he had lately received, by the post, a letter addressed to him in Miss Halcombe's handwriting. On opening the envelope, he had discovered, to his astonishment, that it contained nothing but a blank sheet of note paper. This circumstance appeared to him so suspicious (as suggesting to his restless legal mind that the letter had been tampered with) that he had at once written to Miss Halcombe, and had received no answer by return of post. In this difficulty, instead of acting like a sensible man and letting things take their proper course; his next absurd proceeding, on his own showing, was to pester me, by writing to inquire if I knew anything about it. What the deuce should I know about it? Why alarm me as well as himself? I wrote back to that effect. It was one of my keenest letters. I have produced nothing with a sharper epistolary edge to it, since I tendered his dismissal in writing to that extremely troublesome person, Mr. Walter Hartright.
My letter produced its effect. I heard nothing more from the lawyer.
This perhaps was not altogether surprising. But it was certainly a remarkable circumstance that no second letter reached me from Marian, and that no warning signs appeared of her arrival. Her unexpected absence did me amazing good. It was so very soothing and pleasant to infer (as I did of course) that my married connexions had made it up again. Five days of undisturbed tranquillity, of delicious single blessedness, quite restored me. On the sixth day, I felt strong enough to send for my photographer, and to set him at work again on the presentation copies of my art-treasures, with a view, as I have already mentioned, to the improvement of taste in this barbarous neighbourhood. I had just dismissed him to his workshop, and had just begun coquetting with my coins, when Louis suddenly made his appearance with a card in his hand.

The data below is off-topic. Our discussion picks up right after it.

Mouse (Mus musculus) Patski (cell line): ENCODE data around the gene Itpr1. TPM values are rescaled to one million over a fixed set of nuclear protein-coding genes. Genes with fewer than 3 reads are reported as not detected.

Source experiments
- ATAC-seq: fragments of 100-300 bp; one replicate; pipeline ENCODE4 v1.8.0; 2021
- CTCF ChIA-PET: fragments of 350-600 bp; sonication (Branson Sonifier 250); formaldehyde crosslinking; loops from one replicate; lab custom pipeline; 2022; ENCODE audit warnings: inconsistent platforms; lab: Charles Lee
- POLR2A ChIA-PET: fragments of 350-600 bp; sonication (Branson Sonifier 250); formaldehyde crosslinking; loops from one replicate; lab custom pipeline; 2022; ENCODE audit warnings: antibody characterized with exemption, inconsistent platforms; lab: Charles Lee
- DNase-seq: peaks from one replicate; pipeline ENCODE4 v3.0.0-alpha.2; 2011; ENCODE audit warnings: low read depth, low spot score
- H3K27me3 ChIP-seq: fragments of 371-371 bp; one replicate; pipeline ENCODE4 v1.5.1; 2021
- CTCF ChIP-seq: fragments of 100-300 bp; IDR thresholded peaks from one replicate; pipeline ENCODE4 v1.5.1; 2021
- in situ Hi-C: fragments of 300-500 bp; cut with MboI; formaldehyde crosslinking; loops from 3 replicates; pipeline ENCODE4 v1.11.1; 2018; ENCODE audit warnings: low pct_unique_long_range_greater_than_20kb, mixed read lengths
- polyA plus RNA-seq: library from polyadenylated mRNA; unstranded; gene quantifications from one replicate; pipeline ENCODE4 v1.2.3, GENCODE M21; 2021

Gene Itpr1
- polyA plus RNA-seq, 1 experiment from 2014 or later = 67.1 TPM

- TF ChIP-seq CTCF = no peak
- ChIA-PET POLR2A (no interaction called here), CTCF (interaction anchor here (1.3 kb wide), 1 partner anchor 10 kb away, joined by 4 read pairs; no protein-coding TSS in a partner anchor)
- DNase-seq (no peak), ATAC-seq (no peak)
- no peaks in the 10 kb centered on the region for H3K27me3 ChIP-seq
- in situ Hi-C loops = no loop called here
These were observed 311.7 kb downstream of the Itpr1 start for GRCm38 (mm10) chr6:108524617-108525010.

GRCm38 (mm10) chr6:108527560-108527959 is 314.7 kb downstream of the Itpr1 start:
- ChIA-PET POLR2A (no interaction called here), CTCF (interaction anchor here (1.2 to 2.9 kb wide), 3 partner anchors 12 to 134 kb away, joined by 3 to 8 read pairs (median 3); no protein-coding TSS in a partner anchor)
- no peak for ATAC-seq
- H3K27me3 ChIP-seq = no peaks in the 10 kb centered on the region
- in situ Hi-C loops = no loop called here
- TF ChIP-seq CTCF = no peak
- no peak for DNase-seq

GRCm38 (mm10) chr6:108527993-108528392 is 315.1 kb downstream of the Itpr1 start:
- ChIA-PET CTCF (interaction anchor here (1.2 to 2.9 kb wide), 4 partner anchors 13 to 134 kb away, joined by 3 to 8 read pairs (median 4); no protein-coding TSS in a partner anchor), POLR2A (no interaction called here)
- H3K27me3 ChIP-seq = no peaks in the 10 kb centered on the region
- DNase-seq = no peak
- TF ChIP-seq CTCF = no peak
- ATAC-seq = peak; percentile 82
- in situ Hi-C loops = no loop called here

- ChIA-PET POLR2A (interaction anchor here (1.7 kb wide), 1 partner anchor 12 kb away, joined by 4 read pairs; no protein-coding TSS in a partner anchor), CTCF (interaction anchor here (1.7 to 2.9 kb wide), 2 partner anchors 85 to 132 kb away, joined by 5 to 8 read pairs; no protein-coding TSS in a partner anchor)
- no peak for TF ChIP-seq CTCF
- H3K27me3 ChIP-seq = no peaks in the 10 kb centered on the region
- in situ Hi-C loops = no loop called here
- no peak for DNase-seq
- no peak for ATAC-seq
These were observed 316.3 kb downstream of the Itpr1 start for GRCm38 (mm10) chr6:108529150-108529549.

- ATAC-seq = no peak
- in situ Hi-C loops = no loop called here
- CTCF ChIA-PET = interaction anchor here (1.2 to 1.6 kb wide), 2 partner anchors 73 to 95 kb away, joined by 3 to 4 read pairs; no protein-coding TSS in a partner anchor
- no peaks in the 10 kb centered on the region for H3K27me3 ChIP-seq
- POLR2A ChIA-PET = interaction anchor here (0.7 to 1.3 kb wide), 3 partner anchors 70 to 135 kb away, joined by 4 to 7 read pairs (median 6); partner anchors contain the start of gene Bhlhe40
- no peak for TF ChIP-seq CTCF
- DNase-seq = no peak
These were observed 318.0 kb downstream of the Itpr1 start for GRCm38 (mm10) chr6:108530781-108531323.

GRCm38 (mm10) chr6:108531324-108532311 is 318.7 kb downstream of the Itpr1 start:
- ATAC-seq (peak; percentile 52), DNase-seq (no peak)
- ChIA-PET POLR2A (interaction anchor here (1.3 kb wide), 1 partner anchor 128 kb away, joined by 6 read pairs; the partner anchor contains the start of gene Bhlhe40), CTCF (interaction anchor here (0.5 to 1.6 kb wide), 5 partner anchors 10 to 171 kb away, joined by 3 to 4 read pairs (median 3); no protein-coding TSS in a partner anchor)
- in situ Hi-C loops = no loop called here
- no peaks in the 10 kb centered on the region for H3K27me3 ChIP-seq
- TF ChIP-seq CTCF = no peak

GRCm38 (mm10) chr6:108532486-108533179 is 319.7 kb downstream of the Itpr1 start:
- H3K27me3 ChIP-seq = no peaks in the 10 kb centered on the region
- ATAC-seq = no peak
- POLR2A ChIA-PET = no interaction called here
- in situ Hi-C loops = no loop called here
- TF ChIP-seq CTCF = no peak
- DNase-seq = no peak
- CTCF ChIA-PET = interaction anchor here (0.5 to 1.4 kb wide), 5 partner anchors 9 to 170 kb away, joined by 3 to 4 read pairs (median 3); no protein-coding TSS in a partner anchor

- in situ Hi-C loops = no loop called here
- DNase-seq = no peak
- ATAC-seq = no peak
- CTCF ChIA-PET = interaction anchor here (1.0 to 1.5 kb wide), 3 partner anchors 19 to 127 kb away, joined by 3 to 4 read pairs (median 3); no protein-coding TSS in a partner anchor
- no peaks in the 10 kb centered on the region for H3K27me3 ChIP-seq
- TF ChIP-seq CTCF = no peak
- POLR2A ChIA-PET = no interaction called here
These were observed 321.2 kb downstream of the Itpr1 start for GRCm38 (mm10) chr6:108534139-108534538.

"Another Young Person?" I said. "I won't see her. In my state of health, Young Persons disagree with me. Not at home."
"It is a gentleman this time, sir."
A gentleman of course made a difference. I looked at the card.
Gracious Heaven! my tiresome sister's foreign husband, Count Fosco.
Is it necessary to say what my first impression was, when I looked at my visitor's card? Surely not! My sister having